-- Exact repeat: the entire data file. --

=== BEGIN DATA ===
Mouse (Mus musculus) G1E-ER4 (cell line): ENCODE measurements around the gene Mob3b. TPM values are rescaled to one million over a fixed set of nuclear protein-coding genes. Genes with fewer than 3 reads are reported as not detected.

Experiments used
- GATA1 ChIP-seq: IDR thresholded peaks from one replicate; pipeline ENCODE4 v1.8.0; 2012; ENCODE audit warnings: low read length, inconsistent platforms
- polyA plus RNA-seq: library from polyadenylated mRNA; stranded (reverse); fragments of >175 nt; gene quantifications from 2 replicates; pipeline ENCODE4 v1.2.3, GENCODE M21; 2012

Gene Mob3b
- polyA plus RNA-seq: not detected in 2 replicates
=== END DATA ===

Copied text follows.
Mouse (Mus musculus) G1E-ER4 (cell line): ENCODE measurements around the gene Mob3b. TPM values are rescaled to one million over a fixed set of nuclear protein-coding genes. Genes with fewer than 3 reads are reported as not detected.

Experiments used
- GATA1 ChIP-seq: IDR thresholded peaks from one replicate; pipeline ENCODE4 v1.8.0; 2012; ENCODE audit warnings: low read length, inconsistent platforms
- polyA plus RNA-seq: library from polyadenylated mRNA; stranded (reverse); fragments of >175 nt; gene quantifications from 2 replicates; pipeline ENCODE4 v1.2.3, GENCODE M21; 2012

Gene Mob3b
- polyA plus RNA-seq: not detected in 2 replicates